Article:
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Latitude: 55.4646 / 55°27'52"N
Longitude: -4.6347 / 4°38'5"W
OS Eastings: 233526
OS Northings: 622127
OS Grid: NS335221
Mapcode National: GBR 39.XX03
Mapcode Global: WH2PP.SX54
Plus Code: 9C7QF978+R4
Entry Name: Ayr Academy, Fort Street, Ayr
Listing Name: Fort Street, Ayr Academy
Listing Date: 5 February 1971
Source: Historic Scotland
Source ID: 356955
Historic Scotland Designation Reference: LB21582
Building Class: Cultural
County: South Ayrshire
Electoral Ward: Ayr West
Traditional County: Ayrshire
Clarke and Bell, 1880 (main block); later additions by James A Morris include infant classrooms, 1895 and science/art department, 1907; internal reconstruction of main building 1911-12; memorial hall by William Reid, 1939. 2-storey (main block), 13-bay (main block) Academy with advanced central, pedimented entrance with asymmetrical recessed wings to outer left and right. Ravenscraig sandstone; channelled at ground floor and corner angles of outer bays at 1st floor. Base course; dividing band course; 1st floor cill course; cornice and blocking course (corner dies to parapets at outer bays). Pilasters divide 1st floor openings (Corinthian order to central pedimented entrance); consoled cornices and aprons to 1st floor windows of outer bays.
SE (ENTRANCE) ELEVATION: 13-bays, grouped 1-4-3-4-1 with asymmetrical recessed wings to outer left and right (see below). Consoled cornice to square-headed central entrance; patera frieze; 2-leaf timber door; flanking multi-paned windows; 3 single windows at 1st floor; roundel busts over (see Notes); dentilled pediment. Regular fenestration at both floors to recessed 4 bays flanking; timber doors and multi-paned fanlights to square-headed outer entrances at ground floor. Regular fenestration at ground and 1st floor to advanced outer bays (tripartite pilastered windows at ground floor).
SW (SIDE) ELEVATION: 7-bay, grouped 2-5. Regular fenestration to bays to outer left (later section) of single and bipartite openings (2 windows only at ground floor); regular fenestration at both floors to main block section to right (flat-roofed skylight). 5-bay wing: regular fenestration of bipartite window to left, 3 windows to right to advanced section; 2-leaf timber glazed door to entrance porch in recessed bay to right; 3 single windows above (graded in size) single windows to upper floors.
SE (U-PLAN COURTYARD) ELEVATION: single windows to bay near-parallel with main block; blank gable elevation to right. 3 single windows at ground and 1st floor to recessed courtyard bay; narrow strip windows at ground and 1st floor to bowed corner angle to right. 6-bay re-entrant angle to right grouped 1-4-1; single windows at ground and 1st floor to 5 bays to left (cornices at 1st floor, advanced bay to outer left) excepting entrance to 3rd bay to left; square-headed corniced entrance; 2-leaf timber door; pyramidal finials surmounted by ball finials; smaller height window above; paired openings to recessed bay to outer right. 5-bay re-entrant angle to left grouped 3-2; regular fenestration to 3 bays of main block comprising single window and 2 tripartite windows at ground and 1st floor (cornices to 1st floor windows, additional small window to outer left at ground floor); paired small windows to 2 bays to right, excluding bay at ground to outer right; advanced corniced, square-headed doorpiece; glazed timber doors.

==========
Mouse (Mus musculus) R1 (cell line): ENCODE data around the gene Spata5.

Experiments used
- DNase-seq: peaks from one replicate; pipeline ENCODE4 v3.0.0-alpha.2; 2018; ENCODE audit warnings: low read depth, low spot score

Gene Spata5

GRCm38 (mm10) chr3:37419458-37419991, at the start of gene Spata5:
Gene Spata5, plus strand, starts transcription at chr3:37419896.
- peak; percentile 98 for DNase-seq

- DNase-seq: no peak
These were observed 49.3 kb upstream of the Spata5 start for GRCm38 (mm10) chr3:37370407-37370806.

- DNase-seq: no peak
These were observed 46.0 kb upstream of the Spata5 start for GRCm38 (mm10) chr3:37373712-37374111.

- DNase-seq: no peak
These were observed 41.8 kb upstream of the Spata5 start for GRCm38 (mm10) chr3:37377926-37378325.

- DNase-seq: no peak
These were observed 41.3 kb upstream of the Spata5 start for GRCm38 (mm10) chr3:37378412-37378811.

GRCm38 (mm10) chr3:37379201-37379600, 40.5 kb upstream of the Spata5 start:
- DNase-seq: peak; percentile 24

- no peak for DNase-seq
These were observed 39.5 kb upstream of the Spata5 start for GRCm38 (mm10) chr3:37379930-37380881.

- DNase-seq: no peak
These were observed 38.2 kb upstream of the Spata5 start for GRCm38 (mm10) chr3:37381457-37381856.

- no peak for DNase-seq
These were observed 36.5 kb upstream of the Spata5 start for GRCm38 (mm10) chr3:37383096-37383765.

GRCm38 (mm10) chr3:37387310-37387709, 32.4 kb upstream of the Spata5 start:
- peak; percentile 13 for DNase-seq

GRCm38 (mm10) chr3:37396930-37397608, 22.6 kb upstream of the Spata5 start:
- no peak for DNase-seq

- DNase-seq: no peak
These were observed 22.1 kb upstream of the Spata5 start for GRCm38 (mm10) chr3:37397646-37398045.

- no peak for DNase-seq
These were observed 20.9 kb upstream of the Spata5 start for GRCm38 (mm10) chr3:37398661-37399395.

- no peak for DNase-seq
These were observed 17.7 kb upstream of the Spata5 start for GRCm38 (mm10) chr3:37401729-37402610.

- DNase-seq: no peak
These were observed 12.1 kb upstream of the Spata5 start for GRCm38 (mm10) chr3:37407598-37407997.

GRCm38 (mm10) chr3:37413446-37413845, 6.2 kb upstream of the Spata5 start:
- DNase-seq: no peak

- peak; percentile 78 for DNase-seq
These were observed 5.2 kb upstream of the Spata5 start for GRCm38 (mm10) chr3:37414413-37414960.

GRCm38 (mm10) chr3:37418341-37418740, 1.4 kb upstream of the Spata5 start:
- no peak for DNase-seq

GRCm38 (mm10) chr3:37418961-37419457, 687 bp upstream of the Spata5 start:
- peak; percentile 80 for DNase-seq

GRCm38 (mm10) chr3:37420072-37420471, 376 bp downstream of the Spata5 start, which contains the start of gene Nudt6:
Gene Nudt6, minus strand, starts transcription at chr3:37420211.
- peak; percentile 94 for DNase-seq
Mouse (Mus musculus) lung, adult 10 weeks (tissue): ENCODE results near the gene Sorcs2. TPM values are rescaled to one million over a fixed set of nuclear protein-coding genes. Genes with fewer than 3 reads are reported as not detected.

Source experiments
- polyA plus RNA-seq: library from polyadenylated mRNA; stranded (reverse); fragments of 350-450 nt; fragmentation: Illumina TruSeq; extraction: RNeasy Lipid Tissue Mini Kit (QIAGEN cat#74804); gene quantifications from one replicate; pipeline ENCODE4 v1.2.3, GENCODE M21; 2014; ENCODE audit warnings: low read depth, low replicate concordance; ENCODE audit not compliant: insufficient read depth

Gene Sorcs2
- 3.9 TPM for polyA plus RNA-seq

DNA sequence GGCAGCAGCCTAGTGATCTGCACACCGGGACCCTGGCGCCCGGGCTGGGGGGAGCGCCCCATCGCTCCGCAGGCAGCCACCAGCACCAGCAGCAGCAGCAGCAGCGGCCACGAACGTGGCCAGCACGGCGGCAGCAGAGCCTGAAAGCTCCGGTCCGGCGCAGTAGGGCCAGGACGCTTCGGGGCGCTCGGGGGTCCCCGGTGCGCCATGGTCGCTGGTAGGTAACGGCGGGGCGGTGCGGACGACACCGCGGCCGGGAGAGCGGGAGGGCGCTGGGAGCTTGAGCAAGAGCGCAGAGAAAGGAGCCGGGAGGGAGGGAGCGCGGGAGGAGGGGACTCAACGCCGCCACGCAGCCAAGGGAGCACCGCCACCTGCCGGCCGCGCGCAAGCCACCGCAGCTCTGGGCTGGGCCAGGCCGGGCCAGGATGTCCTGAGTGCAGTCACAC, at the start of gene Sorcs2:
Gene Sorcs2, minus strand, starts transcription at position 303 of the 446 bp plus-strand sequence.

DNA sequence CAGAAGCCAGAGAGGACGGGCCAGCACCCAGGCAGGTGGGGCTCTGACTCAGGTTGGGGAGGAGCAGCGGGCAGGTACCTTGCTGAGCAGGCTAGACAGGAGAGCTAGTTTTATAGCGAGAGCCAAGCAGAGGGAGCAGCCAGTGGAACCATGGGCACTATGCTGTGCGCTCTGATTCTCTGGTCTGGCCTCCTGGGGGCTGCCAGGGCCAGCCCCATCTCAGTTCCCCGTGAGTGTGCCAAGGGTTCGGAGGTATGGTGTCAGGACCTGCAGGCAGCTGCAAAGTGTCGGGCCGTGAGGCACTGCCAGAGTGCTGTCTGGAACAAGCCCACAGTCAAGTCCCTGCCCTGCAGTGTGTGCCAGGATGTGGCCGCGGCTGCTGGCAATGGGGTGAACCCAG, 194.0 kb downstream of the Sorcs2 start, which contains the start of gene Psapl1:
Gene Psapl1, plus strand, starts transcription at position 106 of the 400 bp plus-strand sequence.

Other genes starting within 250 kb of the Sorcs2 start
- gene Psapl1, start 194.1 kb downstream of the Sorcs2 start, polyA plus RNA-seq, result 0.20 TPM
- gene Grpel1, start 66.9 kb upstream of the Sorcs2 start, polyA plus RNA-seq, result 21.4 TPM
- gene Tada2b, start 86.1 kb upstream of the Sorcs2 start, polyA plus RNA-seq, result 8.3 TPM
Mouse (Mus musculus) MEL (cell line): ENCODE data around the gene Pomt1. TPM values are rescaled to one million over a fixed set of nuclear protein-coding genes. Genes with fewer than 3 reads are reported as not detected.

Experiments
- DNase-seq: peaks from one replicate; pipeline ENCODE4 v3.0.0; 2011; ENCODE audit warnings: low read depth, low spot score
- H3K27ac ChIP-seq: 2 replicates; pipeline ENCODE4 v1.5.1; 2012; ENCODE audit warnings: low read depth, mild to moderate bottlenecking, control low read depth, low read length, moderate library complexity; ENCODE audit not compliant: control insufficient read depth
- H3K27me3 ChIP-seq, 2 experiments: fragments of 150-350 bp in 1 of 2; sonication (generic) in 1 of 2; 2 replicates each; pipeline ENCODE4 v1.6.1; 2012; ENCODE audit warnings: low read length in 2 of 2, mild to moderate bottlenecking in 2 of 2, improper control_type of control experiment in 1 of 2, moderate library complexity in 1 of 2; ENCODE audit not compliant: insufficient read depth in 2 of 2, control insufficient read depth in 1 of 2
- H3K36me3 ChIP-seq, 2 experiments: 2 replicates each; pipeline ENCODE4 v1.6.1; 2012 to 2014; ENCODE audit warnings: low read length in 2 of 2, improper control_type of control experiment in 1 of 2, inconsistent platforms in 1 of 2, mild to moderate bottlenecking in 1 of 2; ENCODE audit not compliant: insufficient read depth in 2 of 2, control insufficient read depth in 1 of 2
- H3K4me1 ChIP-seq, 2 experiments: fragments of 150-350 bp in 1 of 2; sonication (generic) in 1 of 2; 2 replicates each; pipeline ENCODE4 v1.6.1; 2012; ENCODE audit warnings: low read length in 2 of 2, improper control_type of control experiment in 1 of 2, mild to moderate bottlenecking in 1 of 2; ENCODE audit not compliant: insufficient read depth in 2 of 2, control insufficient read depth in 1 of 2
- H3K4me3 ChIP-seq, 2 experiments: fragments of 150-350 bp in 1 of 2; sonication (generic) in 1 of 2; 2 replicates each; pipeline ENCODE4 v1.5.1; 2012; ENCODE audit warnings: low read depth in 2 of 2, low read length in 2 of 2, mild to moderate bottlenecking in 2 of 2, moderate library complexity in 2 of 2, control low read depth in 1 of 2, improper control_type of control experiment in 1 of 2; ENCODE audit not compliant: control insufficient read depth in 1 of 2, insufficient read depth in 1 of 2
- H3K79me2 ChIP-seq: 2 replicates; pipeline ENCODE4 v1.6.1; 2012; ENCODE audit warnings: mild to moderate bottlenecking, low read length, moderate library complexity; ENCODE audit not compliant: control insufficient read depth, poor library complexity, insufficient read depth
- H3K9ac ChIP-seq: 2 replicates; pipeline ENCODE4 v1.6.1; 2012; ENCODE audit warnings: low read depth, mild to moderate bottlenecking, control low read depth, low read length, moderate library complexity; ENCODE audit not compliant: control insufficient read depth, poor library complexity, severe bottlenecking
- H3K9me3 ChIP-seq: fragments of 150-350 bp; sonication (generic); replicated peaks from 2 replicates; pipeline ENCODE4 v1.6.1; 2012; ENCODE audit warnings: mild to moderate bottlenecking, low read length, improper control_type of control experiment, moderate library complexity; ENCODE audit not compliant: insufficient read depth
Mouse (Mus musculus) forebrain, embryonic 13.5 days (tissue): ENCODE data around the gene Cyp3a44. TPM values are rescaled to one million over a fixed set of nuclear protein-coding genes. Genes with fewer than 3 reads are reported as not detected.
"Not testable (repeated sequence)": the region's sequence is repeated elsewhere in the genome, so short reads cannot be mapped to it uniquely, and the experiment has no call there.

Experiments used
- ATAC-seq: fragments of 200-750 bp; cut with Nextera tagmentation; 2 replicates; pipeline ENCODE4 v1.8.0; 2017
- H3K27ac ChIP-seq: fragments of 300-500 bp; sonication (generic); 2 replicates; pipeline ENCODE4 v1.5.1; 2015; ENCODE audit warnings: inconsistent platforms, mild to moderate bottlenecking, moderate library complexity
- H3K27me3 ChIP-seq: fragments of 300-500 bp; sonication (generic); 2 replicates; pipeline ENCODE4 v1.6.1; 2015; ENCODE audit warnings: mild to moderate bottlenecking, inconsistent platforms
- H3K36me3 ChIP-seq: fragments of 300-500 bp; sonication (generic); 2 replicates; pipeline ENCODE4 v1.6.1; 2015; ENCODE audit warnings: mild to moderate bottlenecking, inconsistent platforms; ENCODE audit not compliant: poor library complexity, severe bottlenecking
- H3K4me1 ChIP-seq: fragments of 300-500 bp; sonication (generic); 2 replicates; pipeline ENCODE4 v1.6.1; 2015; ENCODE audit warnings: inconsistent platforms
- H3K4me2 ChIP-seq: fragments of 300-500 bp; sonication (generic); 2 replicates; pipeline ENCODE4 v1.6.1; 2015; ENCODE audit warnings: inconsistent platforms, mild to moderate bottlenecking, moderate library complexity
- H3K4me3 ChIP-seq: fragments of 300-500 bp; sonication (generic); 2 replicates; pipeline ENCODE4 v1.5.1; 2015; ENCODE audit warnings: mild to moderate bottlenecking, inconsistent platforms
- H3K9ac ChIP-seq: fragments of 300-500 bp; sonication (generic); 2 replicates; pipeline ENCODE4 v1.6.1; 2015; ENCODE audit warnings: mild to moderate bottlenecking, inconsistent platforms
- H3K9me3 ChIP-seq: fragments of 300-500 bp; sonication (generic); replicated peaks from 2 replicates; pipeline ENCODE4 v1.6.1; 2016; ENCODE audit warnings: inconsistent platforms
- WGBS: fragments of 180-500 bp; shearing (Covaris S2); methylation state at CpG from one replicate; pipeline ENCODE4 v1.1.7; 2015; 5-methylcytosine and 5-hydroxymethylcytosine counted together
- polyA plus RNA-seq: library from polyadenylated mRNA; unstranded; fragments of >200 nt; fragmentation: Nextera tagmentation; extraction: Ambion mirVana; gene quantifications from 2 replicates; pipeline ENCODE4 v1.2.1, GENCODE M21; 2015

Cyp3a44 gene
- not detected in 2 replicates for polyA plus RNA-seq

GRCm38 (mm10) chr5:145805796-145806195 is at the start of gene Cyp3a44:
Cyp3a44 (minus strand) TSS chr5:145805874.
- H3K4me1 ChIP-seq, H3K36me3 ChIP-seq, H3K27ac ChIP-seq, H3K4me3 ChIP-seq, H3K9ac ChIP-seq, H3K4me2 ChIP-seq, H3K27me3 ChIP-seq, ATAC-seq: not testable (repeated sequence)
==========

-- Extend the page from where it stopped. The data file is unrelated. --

Variety of glazing patterns including 4-, 6-, 9-, 10-, and 15-pane timber sash and case windows. Grey slate roof; coped stacks; circular cans.
INTERIOR: main features include central hall, science/art department and memorial hall. Central hall, 1911-12: double height hall with gallery arcade; timber floor; timber rostrum; pulvinated frieze; decorative tilework; rooflights; display commemoration boards. Outstanding detailing to Science and Art Department includes timber panelled doors; dado panelling to art rooms and timber fixtures; master's observation point. Memorial hall, 1939; timber panelling; pilaster framing; square-headed proscenium (later alterations).
GATEPIERS, GATES, RAILINGS AND BOUNDARY WALL: 3 pairs of square-plan gatepiers to entrance elevation; 2-leaf iron gates; spear-headed railings atop coped boundary wall. Janitor's lodge and further classrooms situated within site.
As noted by Michael C Davis, the school is situated near the now demolished Ayr Castle. A public school dating from circa 1233 century was connected until the Reformation with St John's Church, passing thereafter under the town council's management. Reconstituted under the name of Ayr Academy in 1794, it received a royal charter in 1798. The first school standing on the present site was erected in 1810 at a cost of ?3000, the present school constructed in 1880, at a cost of ?10,000. The current main block as described by Groome measures 140 by nearly 300 feet and was designed to accommodate between 500 and 600 pupils at the time of writing (1882). The portico in the main 1800 block is adorned with medallions of Sir David Wilkie, James Watt and Robert Burns, representing Art, Science and Literature. Of particular interest, is the Science and Art Department to the N of the site, designed by the noted local architect James A Morris. Other architectural work of Morris in Ayr includes buildings in Burns Statue Square, Savoy Croft and Racecourse Road. Morris also wrote the books "The Brig of Ayr and Something of its Story" in 1912 and "The Auld Toon O' Ayr" in 1928, both published by the Ayr publishers Stephen and Pollock, extolling the town's architectural highlights.
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